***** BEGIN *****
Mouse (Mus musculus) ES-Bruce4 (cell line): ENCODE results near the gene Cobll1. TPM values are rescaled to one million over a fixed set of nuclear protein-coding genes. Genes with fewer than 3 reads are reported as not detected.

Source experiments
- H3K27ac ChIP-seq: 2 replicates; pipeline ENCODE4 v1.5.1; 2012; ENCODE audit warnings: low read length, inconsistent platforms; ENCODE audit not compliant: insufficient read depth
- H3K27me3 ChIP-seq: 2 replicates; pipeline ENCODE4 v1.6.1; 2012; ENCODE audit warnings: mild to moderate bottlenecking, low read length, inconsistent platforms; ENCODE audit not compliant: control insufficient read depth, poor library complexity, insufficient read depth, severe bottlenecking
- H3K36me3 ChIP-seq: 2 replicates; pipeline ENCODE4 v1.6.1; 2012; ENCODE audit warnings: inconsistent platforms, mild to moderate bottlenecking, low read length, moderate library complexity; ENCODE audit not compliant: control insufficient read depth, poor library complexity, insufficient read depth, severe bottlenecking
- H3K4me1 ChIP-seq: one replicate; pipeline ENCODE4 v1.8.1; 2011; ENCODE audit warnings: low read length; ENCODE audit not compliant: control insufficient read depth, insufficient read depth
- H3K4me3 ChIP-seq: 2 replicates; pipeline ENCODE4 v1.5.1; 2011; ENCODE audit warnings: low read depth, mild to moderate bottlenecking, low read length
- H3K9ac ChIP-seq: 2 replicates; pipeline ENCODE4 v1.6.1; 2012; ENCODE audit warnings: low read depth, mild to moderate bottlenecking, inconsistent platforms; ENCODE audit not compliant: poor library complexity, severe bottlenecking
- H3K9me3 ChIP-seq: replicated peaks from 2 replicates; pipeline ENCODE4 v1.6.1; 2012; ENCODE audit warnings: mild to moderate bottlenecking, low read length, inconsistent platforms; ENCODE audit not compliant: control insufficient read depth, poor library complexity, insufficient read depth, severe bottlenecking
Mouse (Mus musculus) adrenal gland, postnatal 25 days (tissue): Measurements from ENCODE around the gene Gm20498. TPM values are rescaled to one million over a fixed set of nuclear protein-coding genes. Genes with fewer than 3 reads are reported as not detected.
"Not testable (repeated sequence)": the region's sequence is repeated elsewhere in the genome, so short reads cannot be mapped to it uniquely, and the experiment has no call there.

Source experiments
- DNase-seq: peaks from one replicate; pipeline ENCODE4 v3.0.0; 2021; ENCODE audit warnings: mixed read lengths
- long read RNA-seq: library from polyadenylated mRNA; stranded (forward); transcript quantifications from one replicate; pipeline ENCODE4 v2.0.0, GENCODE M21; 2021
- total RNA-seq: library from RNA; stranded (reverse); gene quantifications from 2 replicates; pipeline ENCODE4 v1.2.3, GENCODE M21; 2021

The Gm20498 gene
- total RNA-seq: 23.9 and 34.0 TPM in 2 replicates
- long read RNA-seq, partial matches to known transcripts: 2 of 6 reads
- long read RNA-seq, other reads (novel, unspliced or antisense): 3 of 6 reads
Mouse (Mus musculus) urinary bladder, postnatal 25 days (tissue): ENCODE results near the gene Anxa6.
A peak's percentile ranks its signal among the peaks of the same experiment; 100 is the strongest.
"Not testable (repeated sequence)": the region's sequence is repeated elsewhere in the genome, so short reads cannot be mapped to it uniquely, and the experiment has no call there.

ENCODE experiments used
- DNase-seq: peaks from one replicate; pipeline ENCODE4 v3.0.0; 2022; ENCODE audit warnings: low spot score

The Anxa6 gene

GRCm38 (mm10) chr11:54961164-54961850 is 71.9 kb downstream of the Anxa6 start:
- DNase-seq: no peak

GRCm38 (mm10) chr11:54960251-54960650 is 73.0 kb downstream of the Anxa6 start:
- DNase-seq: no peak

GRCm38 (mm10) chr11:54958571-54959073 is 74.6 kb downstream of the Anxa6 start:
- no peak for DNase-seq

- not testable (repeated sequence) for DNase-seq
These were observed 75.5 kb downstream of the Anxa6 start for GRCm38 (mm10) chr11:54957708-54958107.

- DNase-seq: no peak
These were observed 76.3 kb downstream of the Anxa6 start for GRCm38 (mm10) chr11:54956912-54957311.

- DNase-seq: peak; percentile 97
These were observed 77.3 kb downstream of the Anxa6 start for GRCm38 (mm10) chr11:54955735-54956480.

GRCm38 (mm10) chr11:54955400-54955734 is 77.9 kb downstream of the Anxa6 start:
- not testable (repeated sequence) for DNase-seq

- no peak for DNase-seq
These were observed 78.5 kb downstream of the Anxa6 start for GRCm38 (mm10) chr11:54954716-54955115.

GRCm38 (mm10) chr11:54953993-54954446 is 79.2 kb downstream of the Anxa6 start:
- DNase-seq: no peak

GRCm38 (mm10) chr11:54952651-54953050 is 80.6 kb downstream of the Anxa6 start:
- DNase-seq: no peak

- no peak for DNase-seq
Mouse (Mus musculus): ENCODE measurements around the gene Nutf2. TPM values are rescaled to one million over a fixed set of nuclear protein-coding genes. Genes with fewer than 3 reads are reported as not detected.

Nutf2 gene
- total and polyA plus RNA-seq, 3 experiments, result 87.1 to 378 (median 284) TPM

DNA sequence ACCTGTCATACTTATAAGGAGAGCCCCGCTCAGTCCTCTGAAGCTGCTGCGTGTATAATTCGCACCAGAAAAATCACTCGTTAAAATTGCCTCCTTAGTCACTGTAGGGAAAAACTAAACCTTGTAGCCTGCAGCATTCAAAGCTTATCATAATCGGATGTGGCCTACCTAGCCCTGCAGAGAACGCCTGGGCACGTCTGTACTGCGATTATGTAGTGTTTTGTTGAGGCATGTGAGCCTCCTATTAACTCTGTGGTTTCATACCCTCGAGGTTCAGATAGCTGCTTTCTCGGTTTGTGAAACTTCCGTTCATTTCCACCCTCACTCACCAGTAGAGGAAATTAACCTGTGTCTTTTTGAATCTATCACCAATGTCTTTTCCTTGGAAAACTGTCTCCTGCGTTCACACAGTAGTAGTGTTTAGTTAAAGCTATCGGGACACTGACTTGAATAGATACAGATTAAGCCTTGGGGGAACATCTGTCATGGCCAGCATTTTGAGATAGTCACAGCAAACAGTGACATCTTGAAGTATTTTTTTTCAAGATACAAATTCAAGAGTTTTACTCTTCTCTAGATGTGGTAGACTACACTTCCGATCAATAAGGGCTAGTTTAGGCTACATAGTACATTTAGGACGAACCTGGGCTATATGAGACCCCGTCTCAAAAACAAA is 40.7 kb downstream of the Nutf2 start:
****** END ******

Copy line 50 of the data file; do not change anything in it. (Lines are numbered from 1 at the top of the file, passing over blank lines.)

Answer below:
DNA sequence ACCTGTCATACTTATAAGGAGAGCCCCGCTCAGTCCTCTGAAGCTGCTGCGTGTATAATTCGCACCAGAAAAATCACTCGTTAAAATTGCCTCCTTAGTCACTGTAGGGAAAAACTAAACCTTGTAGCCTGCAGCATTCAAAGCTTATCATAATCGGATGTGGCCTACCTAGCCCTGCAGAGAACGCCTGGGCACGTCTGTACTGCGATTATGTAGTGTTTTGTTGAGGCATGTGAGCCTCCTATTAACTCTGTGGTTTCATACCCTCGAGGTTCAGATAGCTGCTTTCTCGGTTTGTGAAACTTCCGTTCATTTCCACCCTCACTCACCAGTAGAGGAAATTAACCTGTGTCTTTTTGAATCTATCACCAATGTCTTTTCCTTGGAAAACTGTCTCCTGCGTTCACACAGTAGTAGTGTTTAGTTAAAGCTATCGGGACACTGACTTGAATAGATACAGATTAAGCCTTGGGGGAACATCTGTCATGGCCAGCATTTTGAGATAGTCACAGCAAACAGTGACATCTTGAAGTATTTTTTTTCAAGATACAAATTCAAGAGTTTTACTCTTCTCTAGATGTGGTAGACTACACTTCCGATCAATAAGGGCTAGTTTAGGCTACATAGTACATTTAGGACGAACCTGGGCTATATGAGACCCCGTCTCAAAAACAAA is 40.7 kb downstream of the Nutf2 start: